Concept driven ‘classic’ progressive rock has had a bit of a bad run recently – well, for this cynic at least, anyway. Neal Morse’s album and Dream Theater’s He-Whomst-Must-Not-Be-Named have left a sour taste in the mouths of many, especially for the latter’s hollow and copious ballads. Imagine my surprise when Azure.’s debut album comes and flaunts classic prog worship; 19-minute conceptual narratives and power ballads like they’re going out of fashion. With Wish For Spring, Azure. has breathed new life into the seemingly doomed prog stereotype with daring vocals, exciting song concepts and a pinch of sex appeal that makes for one of the strongest prog records from this year so far.
Imagine this: a progressive rock band with 18 previous albums and almost three decades comprising of the same line up, making a politically fuelled album titled F*** Everyone And Run that’s initialized as FEAR. Sounds like a recipe for disaster, doesn’t it? Surprisingly, Marillion avoid a potential blunder, and instead build on their strengths from their previous album, Sounds That Can’t Be Made, and salvage classic prog from the rather embarrassing state of affairs its big names have been in this year. Continue reading
Watchtower might be the antithesis of a prolific band, with two albums and an EP in over twenty years, but they show they are still alive with Concepts of Math: Book One, a five-track EP serving as a foreplay to their upcoming full-length, Mathematics.
In the years between Control and Resistance and Concepts of Math: Book One, main guitarist Ron Jarzombek has gone through a lot: Spastic Ink, Gordian Knot, Blotted Science, Terrestrial Exiled, and a solo album, as well as many guest appearances. His works on twelve-tone serialism, most important in Blotted Science and Terrestrial Exiled, have clearly made a huge impact on his compositional style and overall sound. So much so that the new Watchtower doesn’t sound like it used to, but rather a new form of Ron’s serialist composition. Continue reading
It speaks volumes of a band when a musician’s side project surpasses it in quality. Such a case in the prog world is Transatlantic, which blew away The Flower Kings, Marillion and Dream Theater with their 2009 release The Whirlwind at a time where the parent bands weren’t faring all that too well. The same can be said of Levin Minnemann Rudess, well, at least a third of it – From the Law Offices Of is the trio’s second prog / jazz fusion showcase which flaunts the instrumental creativity and energy that many prog bands – namely Dream Theater – so sorely lack nowadays. Continue reading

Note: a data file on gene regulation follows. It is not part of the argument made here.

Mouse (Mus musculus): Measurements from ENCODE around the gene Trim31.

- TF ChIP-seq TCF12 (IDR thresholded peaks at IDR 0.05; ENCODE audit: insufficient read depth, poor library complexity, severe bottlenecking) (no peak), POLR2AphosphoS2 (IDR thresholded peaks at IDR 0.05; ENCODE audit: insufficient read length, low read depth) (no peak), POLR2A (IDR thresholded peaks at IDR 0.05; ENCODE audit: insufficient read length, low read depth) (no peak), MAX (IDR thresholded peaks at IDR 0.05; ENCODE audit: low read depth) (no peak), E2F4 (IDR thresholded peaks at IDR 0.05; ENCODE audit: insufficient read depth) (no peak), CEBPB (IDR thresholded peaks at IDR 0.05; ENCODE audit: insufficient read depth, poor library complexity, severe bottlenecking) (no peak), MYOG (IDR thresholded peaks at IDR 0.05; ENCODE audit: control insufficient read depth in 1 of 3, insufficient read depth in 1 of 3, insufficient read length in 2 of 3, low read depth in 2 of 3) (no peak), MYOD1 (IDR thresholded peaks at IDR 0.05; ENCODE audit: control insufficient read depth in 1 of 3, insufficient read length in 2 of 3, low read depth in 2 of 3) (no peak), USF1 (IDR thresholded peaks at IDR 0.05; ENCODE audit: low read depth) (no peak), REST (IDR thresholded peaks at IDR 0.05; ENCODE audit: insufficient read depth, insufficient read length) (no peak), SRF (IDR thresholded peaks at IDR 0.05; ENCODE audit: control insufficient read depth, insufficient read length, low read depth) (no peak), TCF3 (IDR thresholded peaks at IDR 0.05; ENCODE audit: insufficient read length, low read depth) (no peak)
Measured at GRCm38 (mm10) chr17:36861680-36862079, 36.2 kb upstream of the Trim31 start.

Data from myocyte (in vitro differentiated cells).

Unless you’ve been living under a progressive rock, you’ll have heard of Plini – the budding Australian guitarist who has stormed his way to the forefront of melodic prog from the comfort of his bedroom. Handmade Cities is his first full length album following a trilogy of EPs and tests Plini‘s ability at lengthy songwriting, producing another display of self celebration.
Dream the Electric Sleep return with their third album Beneath the Dark Wide Sky following the highly acclaimed Heretics – an album which was commended for bridging the gap between modern prog and accessibility. However, here we see the American trio leaping over to the poppier side of nu-prog and burning this bridge behind them, ditching experimentation for a safe, arena rock record.
It’s time… for the possible album of the year to get a review, without any mercy! Let’s do this!
Alright, for those of you who lived under a rock for the last 6 years: Haken is an English progressive metal band that is mainly influenced by Dream Theater, Gentle Giant, Devin Townsend, Opeth and, of course, King Crimson. In 2010 they released their debut album Aquarius. The album was dark, heavy but also jazzy. Two albums and one EP later they released their fourth album: Affinity. Continue reading
It’s been 40 years since their debut album, and progressive rock group The Enid still manage to surprise us. Whilst Dust still retains the band’s iconic classical sound, the final piece of the Journey’s End trilogy sees The Enid veiled in their most poppy and accessible of guises yet. Continue reading
At the end of the 70’s the progressive rock genre almost died. Peter Gabriel left Genesis, Yes wrote songs like Owner of a lonely heart and King Crimson seemed to be abandoned by the great Robert Fripp himself. Punk music and 80’s metal kicked in and prog became “uncool”. Fortunately there were bands like Marillion, and Asia. These neo-prog bands saved prog from its own grave! Continue reading
Did we ever get a discussion about this going? I can’t remember – well, I didn’t at least, so here’s my two cents about ‘Molok’.
I was very surprised to hear about the release of this album – so soon after the monumental ‘Demon’ from 2014, Gazpacho swiftly returned to release their ninth LP. But was it too soon?